A year ago (October 9, 2009) I posted on this blog a report on my three year novel-writing endeavor. I concluded:
So it has now been three years since I started working on the novel. I’ve learned a lot in those three years, and managed to get several short fiction pieces published (including one of the chapters of the novel.)
Over the last couple of weeks I thought about whether I should continue with this project or start fresh on a new novel. I decided I’m not ready to give up on it yet. I’m going to hire another editor to give me a fresh perspective and then I’m going to write it one more time.
Hey - it’s only been three years—and it’s nowhere near the size of a Chicago phonebook. And I don’t look as old as that guy in the picture. Not yet, anyway.
So I started rewriting in November and by the time I attended the summer workshops at Skidmore and Norman Mailer I had another forty thousand words written. The workshops helped me to see what was working and what wasn’t. When I returned from Provincetown I had a clear vision of how to finish the novel.
I finished it (again) last month and have sent copies out to a couple of trusted reader / writers for feedback.
I have also hired Marita Golden who was my instructor at The Norman Mailer Writers Colony to give the manuscript a critical reading. I am hopeful that she will identify the novel’s weaknesses and provide me with some ideas on how I can make it better.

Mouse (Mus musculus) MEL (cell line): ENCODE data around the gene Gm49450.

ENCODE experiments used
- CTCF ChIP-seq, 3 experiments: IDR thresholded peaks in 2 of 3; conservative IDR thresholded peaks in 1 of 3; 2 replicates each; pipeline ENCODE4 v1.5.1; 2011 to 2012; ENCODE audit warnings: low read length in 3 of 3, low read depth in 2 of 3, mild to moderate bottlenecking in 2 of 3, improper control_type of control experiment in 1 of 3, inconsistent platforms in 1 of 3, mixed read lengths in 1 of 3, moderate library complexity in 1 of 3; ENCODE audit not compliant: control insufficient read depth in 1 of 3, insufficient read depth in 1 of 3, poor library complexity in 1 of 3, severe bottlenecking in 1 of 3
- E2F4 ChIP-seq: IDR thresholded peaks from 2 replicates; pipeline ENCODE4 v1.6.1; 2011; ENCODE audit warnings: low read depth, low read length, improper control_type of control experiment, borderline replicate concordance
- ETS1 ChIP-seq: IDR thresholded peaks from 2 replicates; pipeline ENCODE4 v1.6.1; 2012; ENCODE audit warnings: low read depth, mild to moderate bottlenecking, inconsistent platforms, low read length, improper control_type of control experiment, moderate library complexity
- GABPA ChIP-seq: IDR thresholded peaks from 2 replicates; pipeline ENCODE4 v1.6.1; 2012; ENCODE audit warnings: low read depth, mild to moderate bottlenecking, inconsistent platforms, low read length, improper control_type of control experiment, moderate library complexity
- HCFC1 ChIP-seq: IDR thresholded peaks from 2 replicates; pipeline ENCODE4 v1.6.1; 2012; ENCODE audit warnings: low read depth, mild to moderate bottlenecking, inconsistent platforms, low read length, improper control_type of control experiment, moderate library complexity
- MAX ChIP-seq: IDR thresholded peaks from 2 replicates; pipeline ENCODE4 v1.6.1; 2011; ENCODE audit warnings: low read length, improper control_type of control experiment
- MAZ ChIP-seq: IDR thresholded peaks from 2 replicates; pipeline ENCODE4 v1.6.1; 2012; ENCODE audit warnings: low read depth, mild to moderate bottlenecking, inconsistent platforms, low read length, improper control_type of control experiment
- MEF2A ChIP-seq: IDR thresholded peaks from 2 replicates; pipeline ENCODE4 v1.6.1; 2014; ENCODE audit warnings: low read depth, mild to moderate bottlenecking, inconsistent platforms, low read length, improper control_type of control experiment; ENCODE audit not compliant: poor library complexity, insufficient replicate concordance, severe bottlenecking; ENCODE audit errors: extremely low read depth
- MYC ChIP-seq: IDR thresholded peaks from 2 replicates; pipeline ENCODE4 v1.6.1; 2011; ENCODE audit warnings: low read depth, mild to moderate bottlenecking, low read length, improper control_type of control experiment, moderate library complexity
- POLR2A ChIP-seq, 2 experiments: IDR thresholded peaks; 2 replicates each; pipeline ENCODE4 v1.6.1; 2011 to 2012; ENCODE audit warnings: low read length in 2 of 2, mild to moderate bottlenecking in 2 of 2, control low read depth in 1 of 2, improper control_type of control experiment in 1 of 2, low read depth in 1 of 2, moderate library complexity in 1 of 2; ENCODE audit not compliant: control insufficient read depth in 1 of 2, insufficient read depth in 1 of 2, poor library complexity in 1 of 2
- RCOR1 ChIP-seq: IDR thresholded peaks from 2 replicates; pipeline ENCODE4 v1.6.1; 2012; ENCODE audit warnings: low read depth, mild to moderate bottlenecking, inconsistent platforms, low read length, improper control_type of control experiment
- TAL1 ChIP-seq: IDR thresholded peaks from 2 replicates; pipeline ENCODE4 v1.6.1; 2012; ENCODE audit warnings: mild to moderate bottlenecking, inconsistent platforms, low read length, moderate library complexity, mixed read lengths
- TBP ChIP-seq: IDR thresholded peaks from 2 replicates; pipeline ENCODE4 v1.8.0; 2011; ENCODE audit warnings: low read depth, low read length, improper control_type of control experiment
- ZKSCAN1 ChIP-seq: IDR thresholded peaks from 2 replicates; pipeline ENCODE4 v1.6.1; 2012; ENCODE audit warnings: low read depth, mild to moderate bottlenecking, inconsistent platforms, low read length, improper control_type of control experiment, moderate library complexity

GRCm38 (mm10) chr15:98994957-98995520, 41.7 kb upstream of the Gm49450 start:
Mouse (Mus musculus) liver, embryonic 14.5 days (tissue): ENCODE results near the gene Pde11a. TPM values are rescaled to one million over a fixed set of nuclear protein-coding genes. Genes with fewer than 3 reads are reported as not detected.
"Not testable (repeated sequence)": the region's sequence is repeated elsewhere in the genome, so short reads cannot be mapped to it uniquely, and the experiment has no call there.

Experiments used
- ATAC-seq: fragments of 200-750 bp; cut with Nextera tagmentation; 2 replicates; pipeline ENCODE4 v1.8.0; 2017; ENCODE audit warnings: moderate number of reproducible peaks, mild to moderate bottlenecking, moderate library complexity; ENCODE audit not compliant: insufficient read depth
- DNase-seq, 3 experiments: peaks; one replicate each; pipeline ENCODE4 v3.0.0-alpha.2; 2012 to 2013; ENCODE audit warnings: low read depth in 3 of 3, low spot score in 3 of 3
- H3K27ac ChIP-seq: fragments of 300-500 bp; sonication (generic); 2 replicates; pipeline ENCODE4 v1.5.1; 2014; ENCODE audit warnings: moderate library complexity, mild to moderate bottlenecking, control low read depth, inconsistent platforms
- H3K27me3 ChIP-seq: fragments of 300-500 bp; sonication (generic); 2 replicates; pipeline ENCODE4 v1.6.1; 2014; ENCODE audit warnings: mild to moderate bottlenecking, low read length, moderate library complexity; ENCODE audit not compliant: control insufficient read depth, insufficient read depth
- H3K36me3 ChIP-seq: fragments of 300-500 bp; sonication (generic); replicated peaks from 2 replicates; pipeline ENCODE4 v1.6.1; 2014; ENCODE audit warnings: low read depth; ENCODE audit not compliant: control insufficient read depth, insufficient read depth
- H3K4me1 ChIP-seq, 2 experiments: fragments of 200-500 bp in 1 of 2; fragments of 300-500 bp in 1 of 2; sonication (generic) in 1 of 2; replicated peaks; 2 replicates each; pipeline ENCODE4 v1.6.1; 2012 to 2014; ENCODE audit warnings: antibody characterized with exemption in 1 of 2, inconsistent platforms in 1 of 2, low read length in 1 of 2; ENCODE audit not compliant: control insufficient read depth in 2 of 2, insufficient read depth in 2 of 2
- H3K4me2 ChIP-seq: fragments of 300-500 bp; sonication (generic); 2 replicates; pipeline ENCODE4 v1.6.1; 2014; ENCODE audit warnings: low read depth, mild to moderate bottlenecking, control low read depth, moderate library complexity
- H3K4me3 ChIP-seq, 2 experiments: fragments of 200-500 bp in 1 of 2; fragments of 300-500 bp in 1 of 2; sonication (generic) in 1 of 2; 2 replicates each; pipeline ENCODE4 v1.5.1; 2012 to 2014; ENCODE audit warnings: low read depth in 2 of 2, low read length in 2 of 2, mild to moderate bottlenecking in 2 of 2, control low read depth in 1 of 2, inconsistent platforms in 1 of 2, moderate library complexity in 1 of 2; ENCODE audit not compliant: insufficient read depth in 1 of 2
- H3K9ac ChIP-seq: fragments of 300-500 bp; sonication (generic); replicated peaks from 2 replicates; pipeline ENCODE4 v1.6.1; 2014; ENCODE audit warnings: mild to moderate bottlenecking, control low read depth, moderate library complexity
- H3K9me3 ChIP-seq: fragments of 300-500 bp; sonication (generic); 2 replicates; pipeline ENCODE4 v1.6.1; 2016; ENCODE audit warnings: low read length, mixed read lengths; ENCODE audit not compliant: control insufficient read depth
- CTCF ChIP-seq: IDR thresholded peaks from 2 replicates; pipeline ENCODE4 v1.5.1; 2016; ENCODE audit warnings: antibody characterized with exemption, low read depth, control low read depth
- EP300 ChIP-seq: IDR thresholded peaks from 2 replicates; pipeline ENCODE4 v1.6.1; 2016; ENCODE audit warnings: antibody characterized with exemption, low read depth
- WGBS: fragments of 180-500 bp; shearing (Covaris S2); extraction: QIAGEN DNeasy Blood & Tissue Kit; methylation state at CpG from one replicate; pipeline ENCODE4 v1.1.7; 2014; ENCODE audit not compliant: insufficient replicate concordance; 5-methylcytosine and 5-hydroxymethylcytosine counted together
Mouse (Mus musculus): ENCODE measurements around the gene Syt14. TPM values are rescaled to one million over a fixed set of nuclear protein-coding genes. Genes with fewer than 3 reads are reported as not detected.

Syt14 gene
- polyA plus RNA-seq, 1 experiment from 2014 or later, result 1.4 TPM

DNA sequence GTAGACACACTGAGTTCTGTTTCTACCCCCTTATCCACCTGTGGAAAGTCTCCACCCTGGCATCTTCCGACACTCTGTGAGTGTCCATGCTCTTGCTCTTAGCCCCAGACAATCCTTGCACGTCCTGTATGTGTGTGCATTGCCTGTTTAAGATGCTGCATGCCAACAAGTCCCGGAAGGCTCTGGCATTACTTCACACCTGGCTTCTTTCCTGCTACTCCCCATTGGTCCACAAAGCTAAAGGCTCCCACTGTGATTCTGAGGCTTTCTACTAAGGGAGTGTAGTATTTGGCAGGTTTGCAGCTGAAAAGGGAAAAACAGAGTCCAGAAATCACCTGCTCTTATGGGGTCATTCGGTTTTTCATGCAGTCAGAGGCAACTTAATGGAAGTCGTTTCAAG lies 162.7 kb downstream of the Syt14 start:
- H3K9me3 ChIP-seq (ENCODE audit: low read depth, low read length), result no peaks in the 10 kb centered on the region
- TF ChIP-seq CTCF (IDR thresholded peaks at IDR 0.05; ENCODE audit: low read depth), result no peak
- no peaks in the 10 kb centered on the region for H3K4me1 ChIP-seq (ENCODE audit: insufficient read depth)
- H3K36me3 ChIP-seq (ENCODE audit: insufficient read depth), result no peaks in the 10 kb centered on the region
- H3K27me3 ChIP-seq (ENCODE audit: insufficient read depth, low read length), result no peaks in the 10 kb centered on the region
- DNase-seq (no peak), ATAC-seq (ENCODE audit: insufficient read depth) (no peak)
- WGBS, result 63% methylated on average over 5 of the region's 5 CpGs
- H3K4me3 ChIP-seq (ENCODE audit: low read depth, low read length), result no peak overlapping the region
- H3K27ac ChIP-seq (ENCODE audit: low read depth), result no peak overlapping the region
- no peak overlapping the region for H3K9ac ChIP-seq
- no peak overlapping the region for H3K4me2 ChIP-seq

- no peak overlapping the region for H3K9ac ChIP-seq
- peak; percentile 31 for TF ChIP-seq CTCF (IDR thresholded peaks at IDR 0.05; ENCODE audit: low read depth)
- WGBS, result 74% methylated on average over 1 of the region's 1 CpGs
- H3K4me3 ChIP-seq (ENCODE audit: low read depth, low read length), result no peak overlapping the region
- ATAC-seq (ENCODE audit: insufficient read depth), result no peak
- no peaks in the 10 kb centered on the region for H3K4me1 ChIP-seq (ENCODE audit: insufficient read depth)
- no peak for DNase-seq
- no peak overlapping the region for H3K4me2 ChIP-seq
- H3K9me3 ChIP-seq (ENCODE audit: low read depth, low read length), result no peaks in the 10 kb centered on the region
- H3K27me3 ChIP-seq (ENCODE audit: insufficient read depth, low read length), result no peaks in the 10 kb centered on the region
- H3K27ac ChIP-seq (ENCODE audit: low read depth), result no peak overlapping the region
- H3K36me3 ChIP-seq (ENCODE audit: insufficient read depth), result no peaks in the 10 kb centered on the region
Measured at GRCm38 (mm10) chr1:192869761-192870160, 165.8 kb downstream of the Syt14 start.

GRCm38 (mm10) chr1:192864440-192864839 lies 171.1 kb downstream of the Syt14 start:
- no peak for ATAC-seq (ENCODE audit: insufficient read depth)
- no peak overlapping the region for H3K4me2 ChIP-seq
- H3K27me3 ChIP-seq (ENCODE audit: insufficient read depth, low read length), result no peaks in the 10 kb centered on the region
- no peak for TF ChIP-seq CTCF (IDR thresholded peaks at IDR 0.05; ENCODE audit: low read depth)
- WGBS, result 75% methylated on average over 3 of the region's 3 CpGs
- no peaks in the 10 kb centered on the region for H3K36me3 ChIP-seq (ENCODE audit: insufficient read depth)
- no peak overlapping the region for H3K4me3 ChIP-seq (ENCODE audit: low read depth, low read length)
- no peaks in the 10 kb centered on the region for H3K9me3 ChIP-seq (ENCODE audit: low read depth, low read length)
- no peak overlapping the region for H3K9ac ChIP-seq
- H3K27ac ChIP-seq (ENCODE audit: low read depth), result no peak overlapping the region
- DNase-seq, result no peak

It’s a good novel. I have a lot of confidence in the work, but I’m not satisfied that it is as good as I can possibly make it. And until it is I’m not going to send it out. I think I am getting close.
While I’ve been waiting for the feedback, I’ve been working on the query letter that I would send to literary agents to persuade them to represent me. Here’s my latest version:
Dear Ms Agent:
Dancer Stonemason hadn’t always been considered a failure. Fifty years ago he had a free-spirited pregnant wife, a son (Clayton) who thought he was perfect, and an offer to pitch for the St. Louis Cardinals. Baseball was Dancer’s life, but when he upheld the honor of the game, he lost everything – his career, his marriage and Clayton’s belief in him. Now Dancer’s a recovering alcoholic living in a trailer park on the outskirts of Maple Springs, Missouri, washing cars for his younger son. He’s reconciled to the world, but not to Clayton. When Dancer fails to show for his granddaughter’s wedding rehearsal he sets in motion a series of events that force Dancer and Clayton to finally come to terms with their imperfect lives and with each other.
Told against the backdrop of America’s postwar challenges from Little Rock to Viet Nam to Iraq, AMERICAN JUKEBOX is a mainstream novel (74,000 words) about how the decisions we make when we are young can reverberate through the decades effecting the lives of everyone we love. It will appeal to readers who enjoy Elmore Leonard, Richard Russo and Tawni O’Dell.
An excerpt from the novel was published by Annalemma Magazine in October 2009. In recent months I have had stories published in Pindeldyboz, Hobart, 3AM Magazine, The Daily Palette (Iowa Review) and Slow Trains.
I have attached the first chapter and look forward to hearing from you.
So I guess now I’ve been at this for four years. I hope by next October I won’t need to make another status report.